Friday Preview Book Sales for Member of Friends of The San Pedro Library only. Fridays 2-5 p.m.
Saturdays 11-4 p.m. open to the public.
We also have our own store within the Library which is open Monday-Saturday from 1-5 p.m.
You may join the Friends Group at any of the Book Sales or contact the Branch Librarian.
Donations accepted during book store and book sale hours.
2014 Book Sale dates:
|Fri. Jan. 3||Sat. Jan. 4|
|Fri. Jan. 31||Sat. Feb. 1|
|Fri. Feb. 28||Sat. Mar. 1|
|Fri. Apr. 4||Sat. Apr. 5|
|Fri. May 2||Sat. May 3|
|Fri. Jun. 6||Sat. Jun. 7|
|Fri. Jul. 11||Sat. Jul. 12|
|Fri. Aug. 1||Sat. Aug. 2|
|Fri. Sep. 5||Sat. Sep. 6|
|Fri. Oct. 3||Sat. Oct. 4|
|Fri. Oct. 31||Sat. Nov. 1|
|Fri. Dec. 5||Sat. Dec. 6|
Contact Us at
Library Tel: 310-548-7779
931 S. Gaffey St.
San Pedro, CA 90731
Freida Lee Mock's "G-Dog" ...
San Pedro's "Dance Lady" waltzes ...
San Pedro Library's 125th Anniversary ...
Poets, Poets, We Have Poets! ...
San Pedro Friends Welcome Patt Morrison ...
Councilman Joe Buscaino ...
March 3, 2014
Origami Class with Doris Scott: Every third Saturday of the month.
“Nothing stops a bullet like a job.” the motto of Father Gregory Boyle and his crew over at Homeboy Industries where former gang members are getting a second chance at life through their comprehensive, non-profit, rehabilitation program.
The Friends of San Pedro Library gathered at the Grand Annex Theater on January 26 to watch the documentary, G-Dog, by Oscar winning director Freida Lee Mock on Father Boyle’s organization. The full capacity crowd, which included guests from Beacon House, gathered in the somberly lit theater room for what would be an eye-opening experience for many of them. The documentary details Father Boyle’s journey from pastor to champion of the gang members of Los Angeles and the struggles of maintaining such a charitable institution.
In the film, we are introduced to many of Father Boyle’s “homies” whom he and his organization have redirected away from gang life. Homeboy Industries helps these gang members in a variety of ways by removing their tattoos, giving them leadership positions as Home Boy Industries tour guides or as waiters serving at the Home Girl Cafe. Additionally, anger management and substance abuse classes are available for those who need these services.
Yet, as G-Dog points out, Homeboy Industries' provision of free services to gang members means more money is going out than coming in. As a result, the organization laid off 300 workers in 2011 even as Father Boyle and his crew continue to show resilience in the face of monetary adversity. They work tirelessly to raise money to keep Homeboy Industries from going under. G-Dog ends on a positive note, however, with former gang members, called "homies," speaking of their gratitude to Father Boyle and the organization for guiding them down the right path.
At the film's conclusion, the audience applauded loudly. The host then brought up one of the "homies" featured in the documentary, Fabian Debora. Mr. Debora, an artist and former drug abuser, was facing four years in jail at age 17 when he came to Father Boyle for help. He has since turned his life around and as he says, "dropped the spray can for the paint brush." Mr. Debora showed slides of his art work, influenced by themes of Chicano art, his travels, interests and influences. For example, his "Madre Frida" depicts the Virgin Mary as Frida Kahlo and "Street Heights" shows street signs familiar to him in the East Los Angeles area. After the slide show, Mr. Debora answered questions from the audience, emphasizing the fiscal problems facing Homeboy Industries. Of his personal experiences with Homeboy Industries, Mr. Debora placed stress on his belief that "building relationships within a community" was the only way to stop rampant crime. At the conclusion of the his conversation with the audience, Mr. Debora was met with a standing ovation. People quickly gathered around him to talk face to face and to shake his hand.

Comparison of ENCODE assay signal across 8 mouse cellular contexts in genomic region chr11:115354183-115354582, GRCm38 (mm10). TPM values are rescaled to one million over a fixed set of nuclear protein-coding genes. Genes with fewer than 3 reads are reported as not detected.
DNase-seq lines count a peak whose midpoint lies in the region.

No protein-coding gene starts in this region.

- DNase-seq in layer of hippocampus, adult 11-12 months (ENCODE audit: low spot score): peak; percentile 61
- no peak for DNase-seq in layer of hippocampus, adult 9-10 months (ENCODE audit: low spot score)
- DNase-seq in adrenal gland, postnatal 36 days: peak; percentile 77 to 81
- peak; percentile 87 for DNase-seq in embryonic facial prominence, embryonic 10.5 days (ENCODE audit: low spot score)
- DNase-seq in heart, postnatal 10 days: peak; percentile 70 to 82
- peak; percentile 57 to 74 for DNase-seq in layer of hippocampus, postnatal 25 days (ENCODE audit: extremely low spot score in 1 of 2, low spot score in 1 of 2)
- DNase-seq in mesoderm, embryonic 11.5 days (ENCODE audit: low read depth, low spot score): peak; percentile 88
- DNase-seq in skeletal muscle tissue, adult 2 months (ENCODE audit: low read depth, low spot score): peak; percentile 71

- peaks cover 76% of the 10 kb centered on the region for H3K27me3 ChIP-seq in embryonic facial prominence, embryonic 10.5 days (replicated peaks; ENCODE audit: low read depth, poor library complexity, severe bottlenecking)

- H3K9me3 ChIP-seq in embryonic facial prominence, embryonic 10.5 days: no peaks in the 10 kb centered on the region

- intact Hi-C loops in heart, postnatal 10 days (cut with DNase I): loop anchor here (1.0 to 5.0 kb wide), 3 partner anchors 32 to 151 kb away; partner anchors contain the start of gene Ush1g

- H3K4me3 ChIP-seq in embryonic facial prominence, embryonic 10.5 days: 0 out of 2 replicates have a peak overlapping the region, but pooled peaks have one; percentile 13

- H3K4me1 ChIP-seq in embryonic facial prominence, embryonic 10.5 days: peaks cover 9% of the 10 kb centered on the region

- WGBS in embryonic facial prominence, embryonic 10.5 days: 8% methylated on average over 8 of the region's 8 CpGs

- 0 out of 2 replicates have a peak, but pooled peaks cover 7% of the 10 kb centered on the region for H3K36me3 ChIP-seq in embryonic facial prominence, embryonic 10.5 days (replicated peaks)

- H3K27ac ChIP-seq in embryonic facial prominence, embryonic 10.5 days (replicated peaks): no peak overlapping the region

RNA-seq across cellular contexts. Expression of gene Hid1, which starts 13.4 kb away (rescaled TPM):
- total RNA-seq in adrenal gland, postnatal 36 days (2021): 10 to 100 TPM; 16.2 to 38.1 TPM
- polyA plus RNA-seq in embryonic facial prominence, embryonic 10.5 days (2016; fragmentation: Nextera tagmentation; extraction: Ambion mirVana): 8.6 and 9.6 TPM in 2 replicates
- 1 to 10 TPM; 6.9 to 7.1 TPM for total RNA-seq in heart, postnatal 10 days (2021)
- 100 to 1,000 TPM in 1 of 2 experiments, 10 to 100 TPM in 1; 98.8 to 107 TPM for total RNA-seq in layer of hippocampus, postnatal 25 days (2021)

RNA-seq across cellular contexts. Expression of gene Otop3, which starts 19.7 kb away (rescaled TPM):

Debora showed slides of his art work to the crowd, talking about his travels, interests and influences, highlighting the origins of his art work. Art pieces titled “Madre Frida” depicting the virgin Mary as Frida Calo and “Street Heights” showing multiple street signs from places he knew of in Los Angeles highlighted what he called the theme of his Chicano art and depicted his upbringing as he described. After the slideshow Debora took questions from the audience talking about the state of Homeboy Industries and the help they need. His overwhelming message was “Building relationships within a community” as the only way to stop rampant crime. At the conclusion of the Q&A, Debora was met with a standing ovation and people quickly gathered to talk to him face to face and shake his hand.
All proceeds from the tickets sales were fully donated to Homeboy Industries and donations were also taken at the conclusion of the event. Father Gregory Boyle’s organization may not be prospering at the moment but as Debora pointed out, with a little help we can help end the vicious cycle of poverty and crime. -- Wesley Dugle
All branch libraries will be open on Sundays starting January 12, 2014. Regular Sunday hours will be from 1 to 5 p.m. Thanks voters! The restoration of these hours was made possible by voter-approved Measure L which was passed in March of 2011. There will be a ribbon cutting ceremony with refreshments and special programs at each of the libraries so come to the San Pedro Library on Sunday, January 12th at 12:30 p.m. and celebrate the reopening of Sundays at the library!
On August 10, 2013, the library celebrated its 125th anniversary. Link to the Powerpoint presentation "San Pedro Library Through the Years" which was shown during the event. You can read about the event on our 2013 Fall 2013 Newsletter also.
Print and fill out a membership application. Download Membership Application Form
Friends of San Pedro Library www.friendsspl.org